Tufts has a strong commitment to diversity and inclusion across all our campuses and schools. So it is not surprising that recent public comments about transgender issues, by a psychiatrist who is an affiliate with our medical school, have generated significant attention and discussion within the university. An open forum on these issues last week revealed just how deeply those comments have hurt members of our community. We would like to put those comments into the context of our campus life, medical teaching, and academic values.
LGBT individuals have historically faced oppression and stigmatization within the broader society. While public attitudes and scientific understanding are both evolving, people whose sexuality and gender identity are seen as non-conforming still face very real challenges to full participation in civic life. These challenges are particularly great for transgender individuals. We are committed to an academic, co-curricular, and residential experience that gives trans people the opportunity to thrive at Tufts.
We will not permit discrimination or harassment within the university. This is not just a question of policy, or the law. We are personally and institutionally committed to a diverse and inclusive community. We sponsor a wide array of programs to support the personal growth of our LGBT students in particular, and we are proud that Tufts is regularly recognized as a safe and welcoming environment for LGBT students, faculty, and staff.
Dr. Keith Ablow, whose comments in the media have sparked concern, is not an employee of either Tufts University or Tufts University School of Medicine, nor is he on the staff of Tufts Medical Center. He is one of more than 4,000 individuals who hold voluntary, unpaid appointments at the medical school. Over the years, Dr. Ablow has given occasional lectures in forensic psychiatry to residents, who have already received the M.D. degree, and has helped to organize a memorial forensic psychiatry lecture honoring a deceased resident colleague. He did not discuss gender identity or sexual expression in those lectures and he has not given any lectures for the past five years. He does not teach medical students.
Our medical students, in fact, receive extensive teaching on LGBT issues. Our curriculum in this area is consistent with the position of major medical organizations including the American Medical Association, the American Psychiatric Association, the American Academy of Child and Adolescent Psychiatry as well as the American Psychological Association. The highly respected faculty who teach our medical students about sexuality and gender identity include Dr. Christopher Bellonci, who is nationally regarded as a leader in the psychiatric understanding of LGBT issues and has for years provided clinical support services for LGBT young people. Dr. Ablow is not involved in curriculum development or teaching for this or other medical school courses.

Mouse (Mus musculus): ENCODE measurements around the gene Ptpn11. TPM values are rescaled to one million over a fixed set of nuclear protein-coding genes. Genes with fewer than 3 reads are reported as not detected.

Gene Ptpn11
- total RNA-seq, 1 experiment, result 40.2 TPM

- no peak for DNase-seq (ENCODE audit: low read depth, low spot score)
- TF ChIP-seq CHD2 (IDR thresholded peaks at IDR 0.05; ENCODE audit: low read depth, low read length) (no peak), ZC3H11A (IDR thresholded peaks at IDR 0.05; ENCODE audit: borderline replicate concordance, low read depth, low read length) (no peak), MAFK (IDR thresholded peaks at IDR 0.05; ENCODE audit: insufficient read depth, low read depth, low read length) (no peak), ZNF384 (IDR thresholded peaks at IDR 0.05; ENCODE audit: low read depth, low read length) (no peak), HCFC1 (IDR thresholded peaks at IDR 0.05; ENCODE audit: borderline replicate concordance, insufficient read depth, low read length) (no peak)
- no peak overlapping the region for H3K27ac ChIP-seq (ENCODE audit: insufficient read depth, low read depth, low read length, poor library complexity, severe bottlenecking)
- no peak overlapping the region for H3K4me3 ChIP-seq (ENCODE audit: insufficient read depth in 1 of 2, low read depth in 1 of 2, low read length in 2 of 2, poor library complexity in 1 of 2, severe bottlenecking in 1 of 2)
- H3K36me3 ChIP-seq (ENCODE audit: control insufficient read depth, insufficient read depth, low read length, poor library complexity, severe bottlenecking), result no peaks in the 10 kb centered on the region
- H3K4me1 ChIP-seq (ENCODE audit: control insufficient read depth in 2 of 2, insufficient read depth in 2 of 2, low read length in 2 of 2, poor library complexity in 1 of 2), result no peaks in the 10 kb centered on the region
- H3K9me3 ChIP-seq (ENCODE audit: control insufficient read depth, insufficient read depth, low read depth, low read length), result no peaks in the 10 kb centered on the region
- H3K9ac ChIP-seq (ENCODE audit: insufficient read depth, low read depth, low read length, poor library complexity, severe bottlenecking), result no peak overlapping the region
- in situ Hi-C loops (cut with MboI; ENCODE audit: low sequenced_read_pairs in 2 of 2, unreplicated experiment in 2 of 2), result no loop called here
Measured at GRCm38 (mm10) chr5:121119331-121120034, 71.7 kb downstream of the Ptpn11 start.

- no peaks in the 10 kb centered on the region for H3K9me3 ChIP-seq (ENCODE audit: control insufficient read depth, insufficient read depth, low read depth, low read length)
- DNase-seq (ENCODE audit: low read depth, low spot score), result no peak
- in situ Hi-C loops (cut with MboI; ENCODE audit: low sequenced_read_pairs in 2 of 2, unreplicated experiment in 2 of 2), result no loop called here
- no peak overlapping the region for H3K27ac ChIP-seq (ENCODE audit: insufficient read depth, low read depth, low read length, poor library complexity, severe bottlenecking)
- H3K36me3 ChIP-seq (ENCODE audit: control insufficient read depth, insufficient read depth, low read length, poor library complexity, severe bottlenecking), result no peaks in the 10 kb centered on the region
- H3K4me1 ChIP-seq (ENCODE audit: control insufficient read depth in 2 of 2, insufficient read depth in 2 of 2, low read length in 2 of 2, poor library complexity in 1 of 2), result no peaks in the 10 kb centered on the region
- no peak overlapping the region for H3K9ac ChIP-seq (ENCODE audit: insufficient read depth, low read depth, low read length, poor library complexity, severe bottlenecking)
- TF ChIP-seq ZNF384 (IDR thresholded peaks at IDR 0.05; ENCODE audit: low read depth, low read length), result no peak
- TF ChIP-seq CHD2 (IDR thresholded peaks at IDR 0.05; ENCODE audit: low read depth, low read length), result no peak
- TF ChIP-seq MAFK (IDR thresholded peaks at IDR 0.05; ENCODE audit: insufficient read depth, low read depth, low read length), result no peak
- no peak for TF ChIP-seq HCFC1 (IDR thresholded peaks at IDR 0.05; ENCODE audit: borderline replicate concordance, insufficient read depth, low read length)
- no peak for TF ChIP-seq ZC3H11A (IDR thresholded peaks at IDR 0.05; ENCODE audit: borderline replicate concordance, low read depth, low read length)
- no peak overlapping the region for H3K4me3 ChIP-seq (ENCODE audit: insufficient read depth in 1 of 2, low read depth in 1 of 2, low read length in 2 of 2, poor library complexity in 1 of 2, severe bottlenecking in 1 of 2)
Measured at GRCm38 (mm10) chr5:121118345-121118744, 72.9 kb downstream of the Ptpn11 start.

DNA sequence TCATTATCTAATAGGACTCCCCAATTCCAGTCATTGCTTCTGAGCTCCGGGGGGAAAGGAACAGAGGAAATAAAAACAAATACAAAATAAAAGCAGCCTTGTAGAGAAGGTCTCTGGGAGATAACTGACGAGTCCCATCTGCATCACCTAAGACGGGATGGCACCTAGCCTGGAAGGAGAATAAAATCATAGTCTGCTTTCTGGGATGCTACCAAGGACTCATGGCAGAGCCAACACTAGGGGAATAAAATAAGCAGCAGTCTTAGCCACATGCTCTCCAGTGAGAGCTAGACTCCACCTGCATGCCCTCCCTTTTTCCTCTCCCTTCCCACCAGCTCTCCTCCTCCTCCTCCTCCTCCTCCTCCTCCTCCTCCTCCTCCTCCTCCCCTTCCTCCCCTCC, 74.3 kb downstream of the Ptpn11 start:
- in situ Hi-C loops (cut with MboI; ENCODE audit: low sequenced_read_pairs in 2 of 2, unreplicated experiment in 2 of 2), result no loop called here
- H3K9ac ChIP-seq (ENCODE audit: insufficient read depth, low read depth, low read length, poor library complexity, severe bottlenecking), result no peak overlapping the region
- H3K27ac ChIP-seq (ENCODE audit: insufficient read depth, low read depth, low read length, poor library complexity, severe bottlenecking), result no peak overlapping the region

Dr. Ablow’s comments reflect his own personal views and should not be attributed to Tufts University or Tufts University School of Medicine. But as an institution of higher learning, Tufts supports the freedom to express and test ideas through vigorous debate and criticism. Such freedom is fundamental not only to academic institutions but to our society as a whole, and it is especially around speech we may not like that our commitment gets tested and proved. Dr. Ablow’s comments have challenged all of us to reflect on the complex relationships between commitments we hold passionately: to diversity and inclusion; to safety and nondiscrimination, to scientific veracity; and to academic freedom. This in no way diminishes the value we place on creating an educational environment that allows for the vigorous exchange of ideas while ensuring that no member of our community is subject to discrimination. And we will continue to work to ensure that transgender individuals are welcomed and supported across the university.